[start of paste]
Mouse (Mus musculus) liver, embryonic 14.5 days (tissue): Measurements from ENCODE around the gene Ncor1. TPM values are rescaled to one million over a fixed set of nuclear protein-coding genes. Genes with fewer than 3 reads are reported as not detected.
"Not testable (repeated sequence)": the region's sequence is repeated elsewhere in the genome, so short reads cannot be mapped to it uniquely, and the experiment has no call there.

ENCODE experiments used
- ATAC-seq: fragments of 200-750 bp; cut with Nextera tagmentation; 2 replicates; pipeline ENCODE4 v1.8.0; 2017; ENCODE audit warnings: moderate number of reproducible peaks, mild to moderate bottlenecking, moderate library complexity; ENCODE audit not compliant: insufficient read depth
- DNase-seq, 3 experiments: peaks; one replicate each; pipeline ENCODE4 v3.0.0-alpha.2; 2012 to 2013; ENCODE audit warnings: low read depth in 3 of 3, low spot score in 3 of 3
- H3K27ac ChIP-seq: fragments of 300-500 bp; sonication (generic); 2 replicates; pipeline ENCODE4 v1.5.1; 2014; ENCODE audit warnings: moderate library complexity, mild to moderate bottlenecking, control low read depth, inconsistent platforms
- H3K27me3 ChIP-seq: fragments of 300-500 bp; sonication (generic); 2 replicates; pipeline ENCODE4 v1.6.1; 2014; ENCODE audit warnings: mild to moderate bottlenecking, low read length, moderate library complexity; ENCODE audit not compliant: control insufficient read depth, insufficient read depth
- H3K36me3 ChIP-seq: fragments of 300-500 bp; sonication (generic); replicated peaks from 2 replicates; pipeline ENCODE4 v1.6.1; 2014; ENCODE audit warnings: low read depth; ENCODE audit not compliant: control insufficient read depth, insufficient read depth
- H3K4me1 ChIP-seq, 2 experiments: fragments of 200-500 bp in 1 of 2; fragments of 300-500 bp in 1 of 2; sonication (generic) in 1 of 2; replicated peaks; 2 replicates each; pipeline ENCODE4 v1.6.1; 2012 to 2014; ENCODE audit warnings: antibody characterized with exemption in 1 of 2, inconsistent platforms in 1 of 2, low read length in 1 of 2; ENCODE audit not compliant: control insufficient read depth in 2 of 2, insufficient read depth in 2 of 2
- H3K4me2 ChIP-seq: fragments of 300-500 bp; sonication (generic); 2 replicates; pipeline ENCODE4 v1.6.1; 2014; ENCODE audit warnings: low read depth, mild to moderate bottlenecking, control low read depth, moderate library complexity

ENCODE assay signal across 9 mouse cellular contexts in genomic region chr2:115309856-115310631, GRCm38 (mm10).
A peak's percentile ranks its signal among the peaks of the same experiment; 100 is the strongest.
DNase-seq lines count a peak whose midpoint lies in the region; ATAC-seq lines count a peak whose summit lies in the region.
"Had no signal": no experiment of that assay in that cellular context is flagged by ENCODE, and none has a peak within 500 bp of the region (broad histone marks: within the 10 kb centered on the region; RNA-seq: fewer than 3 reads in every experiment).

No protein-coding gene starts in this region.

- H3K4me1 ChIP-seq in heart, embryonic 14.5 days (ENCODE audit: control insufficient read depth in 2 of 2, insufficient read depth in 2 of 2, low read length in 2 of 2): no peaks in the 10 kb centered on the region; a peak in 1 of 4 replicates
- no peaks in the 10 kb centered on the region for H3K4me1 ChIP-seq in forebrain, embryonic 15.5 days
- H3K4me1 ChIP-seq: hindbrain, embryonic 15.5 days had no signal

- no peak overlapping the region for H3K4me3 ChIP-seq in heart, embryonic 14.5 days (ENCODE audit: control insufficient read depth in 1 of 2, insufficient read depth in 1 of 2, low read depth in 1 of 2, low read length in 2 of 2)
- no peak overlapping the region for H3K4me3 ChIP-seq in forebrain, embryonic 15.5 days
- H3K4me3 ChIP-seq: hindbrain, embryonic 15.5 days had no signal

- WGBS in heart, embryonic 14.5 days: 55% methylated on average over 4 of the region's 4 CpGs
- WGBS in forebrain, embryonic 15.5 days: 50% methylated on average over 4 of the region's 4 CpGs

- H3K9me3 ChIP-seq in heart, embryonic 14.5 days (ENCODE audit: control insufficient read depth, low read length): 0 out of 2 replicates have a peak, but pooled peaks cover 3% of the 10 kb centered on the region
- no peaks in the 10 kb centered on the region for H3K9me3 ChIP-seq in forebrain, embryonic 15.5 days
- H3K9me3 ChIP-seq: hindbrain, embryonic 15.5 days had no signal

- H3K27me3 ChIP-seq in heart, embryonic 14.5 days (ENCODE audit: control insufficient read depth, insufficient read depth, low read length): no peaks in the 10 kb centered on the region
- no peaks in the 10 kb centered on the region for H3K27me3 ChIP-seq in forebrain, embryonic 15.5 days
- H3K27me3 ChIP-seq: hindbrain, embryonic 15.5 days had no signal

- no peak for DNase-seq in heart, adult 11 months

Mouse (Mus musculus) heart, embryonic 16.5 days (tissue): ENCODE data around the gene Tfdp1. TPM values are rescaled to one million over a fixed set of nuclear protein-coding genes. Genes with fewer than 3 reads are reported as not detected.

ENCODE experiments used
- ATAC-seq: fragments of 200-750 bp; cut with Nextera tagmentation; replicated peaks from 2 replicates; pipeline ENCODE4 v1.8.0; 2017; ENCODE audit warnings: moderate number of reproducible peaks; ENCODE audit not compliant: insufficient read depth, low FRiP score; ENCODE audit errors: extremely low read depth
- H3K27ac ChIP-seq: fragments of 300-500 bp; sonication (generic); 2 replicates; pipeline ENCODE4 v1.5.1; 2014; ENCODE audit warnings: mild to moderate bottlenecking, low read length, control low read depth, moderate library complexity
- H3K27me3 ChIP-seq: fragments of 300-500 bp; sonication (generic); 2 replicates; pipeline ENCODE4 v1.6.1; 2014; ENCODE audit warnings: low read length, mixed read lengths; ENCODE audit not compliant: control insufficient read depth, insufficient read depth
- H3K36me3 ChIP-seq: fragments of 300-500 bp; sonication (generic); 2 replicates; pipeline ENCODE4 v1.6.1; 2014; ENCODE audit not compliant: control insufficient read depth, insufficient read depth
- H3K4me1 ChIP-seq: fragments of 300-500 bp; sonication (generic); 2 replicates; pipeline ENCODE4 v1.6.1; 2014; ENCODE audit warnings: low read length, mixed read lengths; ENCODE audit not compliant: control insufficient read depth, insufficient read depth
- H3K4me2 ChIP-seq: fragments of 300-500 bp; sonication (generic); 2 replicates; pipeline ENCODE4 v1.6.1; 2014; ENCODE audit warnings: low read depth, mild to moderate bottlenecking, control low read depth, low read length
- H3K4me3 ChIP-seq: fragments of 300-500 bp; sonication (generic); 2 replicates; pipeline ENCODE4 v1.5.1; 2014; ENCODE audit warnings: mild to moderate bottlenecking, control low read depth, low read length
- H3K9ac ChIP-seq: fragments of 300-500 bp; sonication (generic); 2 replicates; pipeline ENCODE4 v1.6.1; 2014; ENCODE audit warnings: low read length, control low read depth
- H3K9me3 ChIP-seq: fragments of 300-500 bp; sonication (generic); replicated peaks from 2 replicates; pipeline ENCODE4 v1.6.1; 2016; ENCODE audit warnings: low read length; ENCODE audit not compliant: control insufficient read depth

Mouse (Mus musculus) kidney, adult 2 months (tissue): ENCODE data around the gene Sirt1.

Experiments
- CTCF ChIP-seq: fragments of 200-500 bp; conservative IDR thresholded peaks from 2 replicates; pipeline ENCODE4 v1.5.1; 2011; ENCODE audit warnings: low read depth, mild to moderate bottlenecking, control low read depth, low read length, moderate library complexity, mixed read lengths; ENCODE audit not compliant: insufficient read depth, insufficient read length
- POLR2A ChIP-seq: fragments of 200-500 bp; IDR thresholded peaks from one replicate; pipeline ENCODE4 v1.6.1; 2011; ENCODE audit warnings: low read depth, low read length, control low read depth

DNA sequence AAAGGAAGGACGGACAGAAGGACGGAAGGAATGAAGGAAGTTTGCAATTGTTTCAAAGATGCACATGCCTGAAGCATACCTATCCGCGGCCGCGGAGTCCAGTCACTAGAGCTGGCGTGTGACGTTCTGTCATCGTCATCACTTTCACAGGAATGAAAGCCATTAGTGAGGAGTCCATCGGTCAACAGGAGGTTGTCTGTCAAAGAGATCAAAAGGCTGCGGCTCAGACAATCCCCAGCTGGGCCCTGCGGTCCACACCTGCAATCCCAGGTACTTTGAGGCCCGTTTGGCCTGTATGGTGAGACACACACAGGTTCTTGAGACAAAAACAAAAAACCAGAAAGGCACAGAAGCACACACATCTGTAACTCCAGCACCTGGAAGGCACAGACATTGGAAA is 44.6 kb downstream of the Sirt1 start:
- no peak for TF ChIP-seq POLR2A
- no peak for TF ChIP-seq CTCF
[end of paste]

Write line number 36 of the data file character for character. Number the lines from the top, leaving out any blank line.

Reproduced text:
- H3K36me3 ChIP-seq: fragments of 300-500 bp; sonication (generic); 2 replicates; pipeline ENCODE4 v1.6.1; 2014; ENCODE audit not compliant: control insufficient read depth, insufficient read depth